The Advancement Of Technology Essay Research Paper

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The Advancement Of Technology Essay, Research Paper The Advance of Technology and Pollution Here is a quote that I believe tells the entire story of mankind s existence: “Man’s long adventure with knowledge has, to a very marked degree, been a climb up the heat ladder…. Today the flames grow hotter in the furnaces…. The creature that crept furred through the glitter of blue glacial nights lives surrounded by the hiss of steam, the roar of engines, and the bubbling of vats…. And he is himself a flame — a great, roaring, wasteful furnace devouring irreplaceable substances of the earth.” –Loren Eiseley, anthropologist and essayist (1907-1977), Man the Firemaker As this quote from Loren Eisely suggests the relationship between the advancement of technology and the

increase in pollution has gone hand in hand throughout the ages of mankind. Humans are very much responsible for their actions and have and will continue to feel the impact of the carelessness that they have shown toward mother earth. Studies of temperature records preserved deep in the underground rocks show that the Earth has been gradually warming over at least the last 500 years. These studies, done by scientists in the US and Canada, show that the trend of the increase in climate has increased on an increasing pace during the 20th century, which was the warmest of the past five centuries. Since 1500, the Earth s temperature has increased by about one degree Celsius, with eighty percent of that increase during the last century. In the northern hemisphere, the five-century

long change has been 1.1 degrees, with 0.6 occurring since 1900. There have been numerous extreme changes in the climate throughout the world that have had astonishing effects on the people, wildlife, and environment. Many of these events have led to people having to vastly change their lifestyle or have to move out the area due to the fact that living conditions are unsafe. In the summer of 1998, Dallas, Texas recorded a deadly heat wave. Heat claimed more than 100 lives in the region, as temperatures were over 100 degrees Fahrenheit for 15 straight days. Waimea Bay, Hawaii is has also seen its share of misfortune. Along with costal development, sea levels have risen contributing to considerable beach loss over the past 90 years. In October of 1998, Hurricane Mitch dumped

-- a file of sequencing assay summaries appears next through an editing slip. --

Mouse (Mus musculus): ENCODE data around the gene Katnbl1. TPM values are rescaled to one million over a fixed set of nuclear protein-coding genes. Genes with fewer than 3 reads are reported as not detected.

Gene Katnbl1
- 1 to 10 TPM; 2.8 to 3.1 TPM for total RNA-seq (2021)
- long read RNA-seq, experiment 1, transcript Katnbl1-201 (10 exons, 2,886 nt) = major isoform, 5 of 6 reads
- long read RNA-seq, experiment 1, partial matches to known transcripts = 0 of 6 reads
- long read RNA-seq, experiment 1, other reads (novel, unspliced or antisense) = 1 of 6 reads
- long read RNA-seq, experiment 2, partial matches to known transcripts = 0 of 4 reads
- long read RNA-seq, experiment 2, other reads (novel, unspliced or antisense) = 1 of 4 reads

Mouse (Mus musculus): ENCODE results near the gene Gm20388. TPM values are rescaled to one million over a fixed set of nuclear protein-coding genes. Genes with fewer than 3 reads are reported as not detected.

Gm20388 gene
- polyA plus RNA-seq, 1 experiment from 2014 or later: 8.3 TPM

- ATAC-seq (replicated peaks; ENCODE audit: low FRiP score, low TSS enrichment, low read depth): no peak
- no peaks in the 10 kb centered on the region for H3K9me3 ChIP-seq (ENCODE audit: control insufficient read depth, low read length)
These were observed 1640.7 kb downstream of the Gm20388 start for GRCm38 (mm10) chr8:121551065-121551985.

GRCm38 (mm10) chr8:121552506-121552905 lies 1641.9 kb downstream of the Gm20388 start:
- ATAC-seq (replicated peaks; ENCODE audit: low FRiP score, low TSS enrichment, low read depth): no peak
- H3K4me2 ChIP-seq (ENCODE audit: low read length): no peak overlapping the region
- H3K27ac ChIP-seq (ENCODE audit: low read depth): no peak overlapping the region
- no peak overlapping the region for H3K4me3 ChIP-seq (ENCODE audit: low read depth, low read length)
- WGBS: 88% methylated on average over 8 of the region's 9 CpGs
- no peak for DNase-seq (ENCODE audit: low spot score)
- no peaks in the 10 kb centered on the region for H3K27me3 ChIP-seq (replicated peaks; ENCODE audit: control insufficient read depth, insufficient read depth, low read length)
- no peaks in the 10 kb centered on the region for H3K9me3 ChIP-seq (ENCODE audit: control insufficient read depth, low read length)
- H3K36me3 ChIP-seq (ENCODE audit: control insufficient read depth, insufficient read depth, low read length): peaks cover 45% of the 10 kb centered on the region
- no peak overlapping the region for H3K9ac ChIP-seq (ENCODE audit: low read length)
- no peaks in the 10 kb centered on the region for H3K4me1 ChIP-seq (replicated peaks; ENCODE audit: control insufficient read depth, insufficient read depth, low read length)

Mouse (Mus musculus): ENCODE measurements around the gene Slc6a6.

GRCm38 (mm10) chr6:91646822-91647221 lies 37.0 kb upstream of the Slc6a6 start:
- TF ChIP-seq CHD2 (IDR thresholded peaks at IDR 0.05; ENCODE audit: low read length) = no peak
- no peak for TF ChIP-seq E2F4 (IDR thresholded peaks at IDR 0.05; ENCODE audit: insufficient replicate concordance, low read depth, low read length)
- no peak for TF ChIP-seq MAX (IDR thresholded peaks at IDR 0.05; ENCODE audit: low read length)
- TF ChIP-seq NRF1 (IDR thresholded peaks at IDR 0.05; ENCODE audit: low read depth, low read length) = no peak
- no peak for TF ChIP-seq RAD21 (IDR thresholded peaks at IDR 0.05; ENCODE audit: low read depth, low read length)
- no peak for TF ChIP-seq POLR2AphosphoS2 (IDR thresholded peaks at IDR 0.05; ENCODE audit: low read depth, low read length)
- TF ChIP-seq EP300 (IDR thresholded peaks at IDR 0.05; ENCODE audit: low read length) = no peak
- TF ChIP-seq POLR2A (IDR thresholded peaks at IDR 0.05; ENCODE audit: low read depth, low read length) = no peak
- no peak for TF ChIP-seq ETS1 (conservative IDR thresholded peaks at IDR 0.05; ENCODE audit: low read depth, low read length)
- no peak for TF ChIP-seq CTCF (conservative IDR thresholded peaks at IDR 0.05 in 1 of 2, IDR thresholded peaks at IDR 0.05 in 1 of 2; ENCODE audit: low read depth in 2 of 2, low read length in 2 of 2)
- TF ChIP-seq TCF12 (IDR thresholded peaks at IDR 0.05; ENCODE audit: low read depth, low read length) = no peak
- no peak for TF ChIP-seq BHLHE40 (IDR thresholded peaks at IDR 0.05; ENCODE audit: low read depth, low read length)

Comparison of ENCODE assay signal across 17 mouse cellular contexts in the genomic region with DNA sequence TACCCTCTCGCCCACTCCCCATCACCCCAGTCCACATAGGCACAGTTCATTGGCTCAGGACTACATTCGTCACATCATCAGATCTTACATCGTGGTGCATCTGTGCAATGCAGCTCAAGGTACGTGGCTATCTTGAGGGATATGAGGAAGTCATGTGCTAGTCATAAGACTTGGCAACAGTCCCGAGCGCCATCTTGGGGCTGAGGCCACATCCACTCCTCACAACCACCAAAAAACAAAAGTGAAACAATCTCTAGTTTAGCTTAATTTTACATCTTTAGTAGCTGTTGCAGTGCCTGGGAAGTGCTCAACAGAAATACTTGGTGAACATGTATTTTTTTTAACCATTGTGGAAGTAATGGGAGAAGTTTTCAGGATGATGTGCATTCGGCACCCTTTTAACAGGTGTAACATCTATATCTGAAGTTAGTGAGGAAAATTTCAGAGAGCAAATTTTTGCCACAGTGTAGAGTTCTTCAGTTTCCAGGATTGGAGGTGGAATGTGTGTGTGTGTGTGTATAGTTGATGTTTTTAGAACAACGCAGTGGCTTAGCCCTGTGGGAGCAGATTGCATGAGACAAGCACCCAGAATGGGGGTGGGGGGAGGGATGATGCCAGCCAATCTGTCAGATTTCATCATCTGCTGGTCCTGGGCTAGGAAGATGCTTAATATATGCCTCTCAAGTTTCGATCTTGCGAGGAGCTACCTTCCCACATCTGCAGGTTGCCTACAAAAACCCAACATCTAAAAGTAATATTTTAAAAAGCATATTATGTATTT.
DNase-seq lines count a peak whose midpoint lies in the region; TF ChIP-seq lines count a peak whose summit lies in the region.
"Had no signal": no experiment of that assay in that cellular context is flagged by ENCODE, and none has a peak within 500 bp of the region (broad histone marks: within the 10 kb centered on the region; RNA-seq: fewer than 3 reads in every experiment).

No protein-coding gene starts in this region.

between three and six feet of rain within 48 hours over most of Central America. Mitch killed more than 10,000 people in mudslides and floods, triggered a cholera epidemic, and virtually wiped out the economies of Honduras and Nicaragua. Several days after the horrendous hurricane in Central America, a large meeting in Buenos Aires met at the fourth Conference of the Parties to the United Nations Framework Convention on Climate Change. Many at the conference pointed to Hurricane Mitch as an example of the catastrophes that will await our world if we do not act immediately to reduce the emissions of carbon dioxide and other so called greenhouse gasses. Various experts blame many different sources of technological change and events for this vast change in temperature throughout the

world. The fact is, not just one major event or area is the sole cause of this. Fossil fuels, which release carbon dioxide when burned, are used to generate electricity, heat and light homes and workplaces, power factories and run cars. Experts suggest that unless we reduce population growth and use of fossil fuels, the level of carbon dioxide in the atmosphere will double by sometime in the middle of the next century. Starting in the mid-1700s, human activities began to alter the composition of the atmosphere. Vast supplies of charcoal, and later coal and oil, fed the growing fires of the Industrial Revolution. The carbon stored in these fuels was released to the air as carbon dioxide, which is a gas that traps heat in the atmosphere. Today, for every one of the more than 5.8